|The old Erlang mailing list/twit o'sphere is in a fluster. A manic phase: “WhatsApp - they'll no be asking who uses Erlang now!" preceded by a depressive phase "why isn't Erlang more popular?".|
The Erlang community is the last place with insight into why Erlang is not popular.
So lets ask people NOT in the community. Here is a list of hypotheses.
Erlang is not more successful because:
* OTP means Open Telephony Platform
* Erlang/OTP is run by Ericsson
* the syntax is prolog-y & not c-y or ruby-y or python-y, its just too damn erlang-y
* no package manager
* no list of open source packages
* no community site
* the mailing list is the community
* everyone knows each other from Stockholm
* it is too hard to get a first working app
* lists for strings, aargh!
* no for loops, eek!
* variables don't vary, whimper!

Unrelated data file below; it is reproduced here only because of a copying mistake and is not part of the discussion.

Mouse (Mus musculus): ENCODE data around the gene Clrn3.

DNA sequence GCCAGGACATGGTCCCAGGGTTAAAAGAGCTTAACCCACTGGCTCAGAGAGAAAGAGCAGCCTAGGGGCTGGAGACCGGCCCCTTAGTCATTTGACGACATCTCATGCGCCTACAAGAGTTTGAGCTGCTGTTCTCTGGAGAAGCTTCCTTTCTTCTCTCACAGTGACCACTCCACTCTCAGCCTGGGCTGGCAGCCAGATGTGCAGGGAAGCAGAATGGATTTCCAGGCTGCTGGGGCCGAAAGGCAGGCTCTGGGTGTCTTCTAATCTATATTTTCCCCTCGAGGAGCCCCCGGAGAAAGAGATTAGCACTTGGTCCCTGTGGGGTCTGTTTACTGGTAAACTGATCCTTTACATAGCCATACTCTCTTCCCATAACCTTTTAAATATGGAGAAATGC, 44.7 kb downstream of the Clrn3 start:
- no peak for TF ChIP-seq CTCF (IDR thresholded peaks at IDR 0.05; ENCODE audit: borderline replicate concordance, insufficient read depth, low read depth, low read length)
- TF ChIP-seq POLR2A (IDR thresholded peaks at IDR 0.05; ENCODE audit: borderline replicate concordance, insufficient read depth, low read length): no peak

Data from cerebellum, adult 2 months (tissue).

* people don't learn OTP first but start with Erlang
* people don't learn Erlang first but start with OTP
* no docs
* too many docs but it is the wrong sort
* not enough teaching materials
* doesn't run on the JVM
* we used to think that it was because there were no books...
* Erlang Solutions isn't a proper internet company
* the language develops too slowly
* emacs is the IDE
Some things people are pinning their hats on:
* more books, yay!
* Elixir is irresistable to Rubyists
* LuvvieScript will prove irresistable to the JSers (disclaimer, I'm lying)
* FP is trés, trés à la mode
* LFE & Joxa will be the little lisps that can...
* something will turn up
* something better turn up
* oh God, get me another drink, even at Stockholm prices, I'll be here when something turns up, but by God, a feed of strong drink is the only way to endure the wait
It would be helpful if you would say if you have:
* never used Erlang nor considered it
* tried it & stopped
* use it regularly
So fire away. Do your worst. Hold nothing back.